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Secret Santa Review: Jyu-Oh-Sei

Shojo sci-fi ain't what it used to be

Welcome to Anime Secret Santa, a gift exchange, run by our friends at Reverse Thieves, where the gifts are anime review recommendations. We’ll be publishing our reviews throughout the day on Christmas Eve.

Though this may be surprising to some young fans, there was a time when shojo manga covered a wide range of genres — from science fiction mysteries (They Were 11) to historical fiction (The Rose of Versailles). Over time, pioneering works of the 1970s and early 1980s were replaced by more mundane, real-world wish fulfillment about high school and teen romance, but the influence of manga greats like Moto Hagio and Keiko Takemiya still shows up in more recent shojo series.

Since anime series are rarely released with the same segregated labels as manga (comics in Japan are serialized in magazines with clear demographic labels attached), shojo sometimes even manages to slip under the radar in anime form. Take Jyu-Oh-Sei (lit. “Planet of the Beast King,” 2006), which is a sci-fi anime series from acclaimed action studio BONES and based on Natsumi Itsuki’s 1993 shojo manga. My Anime Secret Santa chose Tamako Market, Speed Grapher, and Jyu-Oh-Sei, and the shojo/BONES combination was enough to convince me to try the latter.

Of course, if you’re not looking closely enough, Jyu-Oh-Sei seems like a shonen series. Twins Thor and Rai, hailing from the high-class space station Juno, witness the murder of their well-connected parents and are sent to the prison planet Chimaera (seemingly to cover up their parents’ deaths). On Chimaera, the days and nights last a half-year each, and the surface is covered with giant, carnivorous plants.

Jyu-Oh-Sei is just 11 episodes long, so there’s not much time to learn about the ecology of Chimaera before the story changes gears to politics. There are four bands of warriors, called “Rings,” that rule the planet, and each “Ring” is segregated by skin color. Even more fascinating, however, is the way Itsuki imagines the gender balance of this precarious society; while men nominally head up each Ring, women hold the real power as childbearers. Men don’t court women on Chimaera. Instead, each woman, every year, simply chooses a man who she likes and bears his children. Killing women is therefore a grave crime due to their ability to propagate the human race.

Again, however, this detail quickly takes a backseat; the story pairs Thor off with a headstrong Chimaera girl, Tiz, and moves along. I haven’t read the manga, so it’s possible Itsuki’s original story gets into more detail about Chimaera’s harsh environment and society and the romantic drama they must generate. Instead, BONES’ version skips ahead in time and focuses on a series of violent conflicts, between Thor and the heads of the Rings, that should lead to him defeating them and becoming the “Beast King” and thus escaping from Chimaera. In part because the series doesn’t have time to build up many of its characters, Thor’s adversaries get virtually zero characterization (save one character with marginally more sophisticated, but still fairly simple, motivations).

The lack of a strong, clear antagonist (the only villain who looks like they might fit the part becomes a hero almost immediately) or central goal (Thor only really commits to becoming the Beast King partway through and is, even then, not totally sold on it) makes the whole story feel like an aimless trek across a poorly defined world. It doesn’t help that the romantic tension between Thor and Tiz is only explored in a two-episode arc that casts a bizarre, uncharacteristic shadow of infidelity over their relationship. The last two episodes pack in a series of convoluted twists that feel like scrambling, by either Itsuki or series writer Reiko Yoshida (Girls und Panzer, Kaleido Star, Tamako Market), to add more layers to the story at the last minute.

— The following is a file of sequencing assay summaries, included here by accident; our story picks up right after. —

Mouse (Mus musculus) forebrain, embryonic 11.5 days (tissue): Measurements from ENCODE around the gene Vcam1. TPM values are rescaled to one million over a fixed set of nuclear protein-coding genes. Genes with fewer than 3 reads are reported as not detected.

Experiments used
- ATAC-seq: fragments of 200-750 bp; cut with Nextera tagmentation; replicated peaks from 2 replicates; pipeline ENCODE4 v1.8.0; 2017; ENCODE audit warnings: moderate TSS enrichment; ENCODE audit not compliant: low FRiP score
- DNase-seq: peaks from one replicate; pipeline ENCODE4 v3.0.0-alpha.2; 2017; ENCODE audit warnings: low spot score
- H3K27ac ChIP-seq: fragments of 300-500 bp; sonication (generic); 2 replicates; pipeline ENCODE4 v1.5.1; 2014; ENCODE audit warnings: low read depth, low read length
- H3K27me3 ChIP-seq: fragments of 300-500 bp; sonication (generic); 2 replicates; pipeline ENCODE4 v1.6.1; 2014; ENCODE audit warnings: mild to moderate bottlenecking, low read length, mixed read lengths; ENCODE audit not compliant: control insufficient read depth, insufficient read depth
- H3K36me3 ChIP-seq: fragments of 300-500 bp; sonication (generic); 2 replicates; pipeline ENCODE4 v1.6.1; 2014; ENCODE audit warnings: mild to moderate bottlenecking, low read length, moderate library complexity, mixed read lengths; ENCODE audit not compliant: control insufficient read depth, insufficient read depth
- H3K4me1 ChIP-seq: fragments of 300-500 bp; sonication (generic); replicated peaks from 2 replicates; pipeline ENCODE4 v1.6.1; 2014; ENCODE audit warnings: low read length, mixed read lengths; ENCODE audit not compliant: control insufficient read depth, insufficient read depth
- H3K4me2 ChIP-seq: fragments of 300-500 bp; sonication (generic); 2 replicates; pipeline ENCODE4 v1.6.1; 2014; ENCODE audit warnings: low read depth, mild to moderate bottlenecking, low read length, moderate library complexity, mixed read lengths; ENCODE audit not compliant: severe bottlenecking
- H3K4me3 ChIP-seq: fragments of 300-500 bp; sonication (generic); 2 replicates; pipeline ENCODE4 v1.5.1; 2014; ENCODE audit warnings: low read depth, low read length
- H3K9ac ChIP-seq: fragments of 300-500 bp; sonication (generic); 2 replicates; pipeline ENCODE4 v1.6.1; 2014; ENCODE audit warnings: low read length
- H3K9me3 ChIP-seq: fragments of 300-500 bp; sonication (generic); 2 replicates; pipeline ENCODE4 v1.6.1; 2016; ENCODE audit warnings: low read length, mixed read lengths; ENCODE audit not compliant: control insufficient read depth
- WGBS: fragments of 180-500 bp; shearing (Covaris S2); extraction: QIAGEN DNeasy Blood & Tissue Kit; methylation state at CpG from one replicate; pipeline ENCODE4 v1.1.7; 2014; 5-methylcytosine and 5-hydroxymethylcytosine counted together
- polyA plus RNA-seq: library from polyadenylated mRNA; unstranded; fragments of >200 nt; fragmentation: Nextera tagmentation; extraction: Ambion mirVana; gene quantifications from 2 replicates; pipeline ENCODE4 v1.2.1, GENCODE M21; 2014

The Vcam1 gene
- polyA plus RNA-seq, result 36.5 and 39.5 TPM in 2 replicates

Worst of all, there’s a massive twist early on that has absolutely no payoff despite its huge importance to the characters involved and clear potential for generating powerful drama. Director Hiroshi Nishikiori’s biggest claim to fame before Jyu-Oh-Sei was the high-school comedy Azumanga Daioh. So, maybe it’s not surprising that he has so much trouble building up drama in an ambitious sci-fi epic.

The visuals, with flat digipaint color work and simplistic character animation, are surprisingly dour. Thankfully, Itsuki’s ’90s shojo designs, as filtered through series character designer Hiroshi Osaka, produce a delicate balance of curves and sharp angles that resemble Nobuteru Yuki’s Escaflowne designs. (No surprise there; Osaka worked at Sunrise in the ’90s on G and Victory Gundam and served alongside Yuki as animation director on the Escaflowne movie.) The action scenes are hit and miss, but there’s some excellent creature animation on the tentacled plant monsters. This should come as no surprise considering the action pedigree at BONES.

Believe it or not, I had high hopes for Jyu-Oh-Sei. I enjoy a lot of shojo sci-fi, and BONES can make phenomenal stuff when they’ve got the right combination of staff and source material (Fullmetal Alchemist: Brotherhood). But the anime feels too incomplete as a stand-alone work. It’s possible it was only really made to pump up sales of the manga, which concluded three years earlier. Jyu-Oh-Sei, which simultaneously fails to deliver the high drama I expect of shojo and the intense action I expect from BONES, makes for a mediocre footnote in an already mediocre decade for anime.

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